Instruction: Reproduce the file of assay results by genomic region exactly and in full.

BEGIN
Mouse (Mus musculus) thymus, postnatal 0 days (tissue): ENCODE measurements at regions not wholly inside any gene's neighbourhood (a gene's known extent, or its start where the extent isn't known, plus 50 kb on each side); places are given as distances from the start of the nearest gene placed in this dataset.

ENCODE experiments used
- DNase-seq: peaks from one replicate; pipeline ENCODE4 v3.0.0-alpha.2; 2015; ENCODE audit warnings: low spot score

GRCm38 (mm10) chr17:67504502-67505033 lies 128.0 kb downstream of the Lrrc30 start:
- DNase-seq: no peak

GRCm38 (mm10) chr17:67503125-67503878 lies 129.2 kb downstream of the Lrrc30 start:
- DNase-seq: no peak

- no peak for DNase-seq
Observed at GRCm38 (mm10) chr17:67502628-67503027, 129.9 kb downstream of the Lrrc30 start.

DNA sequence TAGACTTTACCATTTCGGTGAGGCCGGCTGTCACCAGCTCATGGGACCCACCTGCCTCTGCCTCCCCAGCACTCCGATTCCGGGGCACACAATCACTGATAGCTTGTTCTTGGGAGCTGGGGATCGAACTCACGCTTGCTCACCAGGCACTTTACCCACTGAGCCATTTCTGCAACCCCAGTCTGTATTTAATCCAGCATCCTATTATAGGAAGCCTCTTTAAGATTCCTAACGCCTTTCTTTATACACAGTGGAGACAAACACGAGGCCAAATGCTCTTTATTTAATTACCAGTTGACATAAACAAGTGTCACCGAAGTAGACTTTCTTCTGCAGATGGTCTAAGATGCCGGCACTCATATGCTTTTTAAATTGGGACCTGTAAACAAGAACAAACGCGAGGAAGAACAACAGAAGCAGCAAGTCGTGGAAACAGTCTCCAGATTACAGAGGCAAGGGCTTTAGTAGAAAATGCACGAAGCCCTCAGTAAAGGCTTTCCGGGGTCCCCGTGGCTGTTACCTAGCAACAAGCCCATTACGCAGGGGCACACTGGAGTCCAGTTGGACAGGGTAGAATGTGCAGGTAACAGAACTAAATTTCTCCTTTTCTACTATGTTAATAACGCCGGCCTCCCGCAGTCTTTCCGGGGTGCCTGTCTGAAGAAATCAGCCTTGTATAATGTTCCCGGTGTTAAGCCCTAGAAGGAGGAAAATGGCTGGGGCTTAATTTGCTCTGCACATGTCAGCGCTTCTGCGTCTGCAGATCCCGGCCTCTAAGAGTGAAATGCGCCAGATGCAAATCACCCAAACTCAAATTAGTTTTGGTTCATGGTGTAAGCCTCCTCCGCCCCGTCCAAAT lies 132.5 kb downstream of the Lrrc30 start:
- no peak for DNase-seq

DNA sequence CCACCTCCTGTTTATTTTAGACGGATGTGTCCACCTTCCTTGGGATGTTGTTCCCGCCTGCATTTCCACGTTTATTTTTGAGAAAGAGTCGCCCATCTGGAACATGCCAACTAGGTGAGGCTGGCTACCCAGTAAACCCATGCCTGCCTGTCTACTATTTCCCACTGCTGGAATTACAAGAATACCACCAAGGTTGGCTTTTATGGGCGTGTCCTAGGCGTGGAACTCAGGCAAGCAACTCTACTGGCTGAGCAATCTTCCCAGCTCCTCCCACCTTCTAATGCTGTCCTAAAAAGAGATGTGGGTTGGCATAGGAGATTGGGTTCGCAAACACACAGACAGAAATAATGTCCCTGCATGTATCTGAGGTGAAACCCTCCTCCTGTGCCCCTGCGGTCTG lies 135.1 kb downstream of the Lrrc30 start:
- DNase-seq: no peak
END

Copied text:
Mouse (Mus musculus) thymus, postnatal 0 days (tissue): ENCODE measurements at regions not wholly inside any gene's neighbourhood (a gene's known extent, or its start where the extent isn't known, plus 50 kb on each side); places are given as distances from the start of the nearest gene placed in this dataset.

ENCODE experiments used
- DNase-seq: peaks from one replicate; pipeline ENCODE4 v3.0.0-alpha.2; 2015; ENCODE audit warnings: low spot score

GRCm38 (mm10) chr17:67504502-67505033 lies 128.0 kb downstream of the Lrrc30 start:
- DNase-seq: no peak

GRCm38 (mm10) chr17:67503125-67503878 lies 129.2 kb downstream of the Lrrc30 start:
- DNase-seq: no peak

- no peak for DNase-seq
Observed at GRCm38 (mm10) chr17:67502628-67503027, 129.9 kb downstream of the Lrrc30 start.

DNA sequence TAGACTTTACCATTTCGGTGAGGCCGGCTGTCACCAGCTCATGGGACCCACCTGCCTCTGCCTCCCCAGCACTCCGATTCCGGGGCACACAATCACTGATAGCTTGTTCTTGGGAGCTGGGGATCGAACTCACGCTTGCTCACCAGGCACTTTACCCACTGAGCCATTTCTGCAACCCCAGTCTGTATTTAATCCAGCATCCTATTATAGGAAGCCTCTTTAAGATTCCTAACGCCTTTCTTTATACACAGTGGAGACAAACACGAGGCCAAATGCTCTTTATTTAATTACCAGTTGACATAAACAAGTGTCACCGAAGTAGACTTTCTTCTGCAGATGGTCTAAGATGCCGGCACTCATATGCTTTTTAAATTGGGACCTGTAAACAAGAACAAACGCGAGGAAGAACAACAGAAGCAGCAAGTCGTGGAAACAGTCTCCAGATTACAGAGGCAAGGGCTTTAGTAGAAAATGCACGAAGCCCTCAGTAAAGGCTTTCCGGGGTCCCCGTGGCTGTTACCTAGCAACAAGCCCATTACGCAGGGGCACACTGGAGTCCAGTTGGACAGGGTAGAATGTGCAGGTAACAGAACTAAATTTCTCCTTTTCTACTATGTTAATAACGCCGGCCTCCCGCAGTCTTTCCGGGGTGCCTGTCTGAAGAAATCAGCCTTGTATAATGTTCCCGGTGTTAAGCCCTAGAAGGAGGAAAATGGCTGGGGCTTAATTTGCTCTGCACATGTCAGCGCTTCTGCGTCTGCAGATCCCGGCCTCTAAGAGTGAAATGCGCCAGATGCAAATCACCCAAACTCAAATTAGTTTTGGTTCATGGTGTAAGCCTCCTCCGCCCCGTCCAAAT lies 132.5 kb downstream of the Lrrc30 start:
- no peak for DNase-seq

DNA sequence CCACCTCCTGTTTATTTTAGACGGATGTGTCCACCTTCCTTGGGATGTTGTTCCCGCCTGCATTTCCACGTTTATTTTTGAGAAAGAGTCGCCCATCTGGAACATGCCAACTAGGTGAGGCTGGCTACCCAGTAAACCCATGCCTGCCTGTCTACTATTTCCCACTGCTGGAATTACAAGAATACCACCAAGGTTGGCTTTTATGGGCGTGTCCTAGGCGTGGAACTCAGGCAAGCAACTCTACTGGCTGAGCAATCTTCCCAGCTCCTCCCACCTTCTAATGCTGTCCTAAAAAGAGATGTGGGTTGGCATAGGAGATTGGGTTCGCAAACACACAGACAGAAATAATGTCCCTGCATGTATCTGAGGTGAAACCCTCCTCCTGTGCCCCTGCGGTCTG lies 135.1 kb downstream of the Lrrc30 start:
- DNase-seq: no peak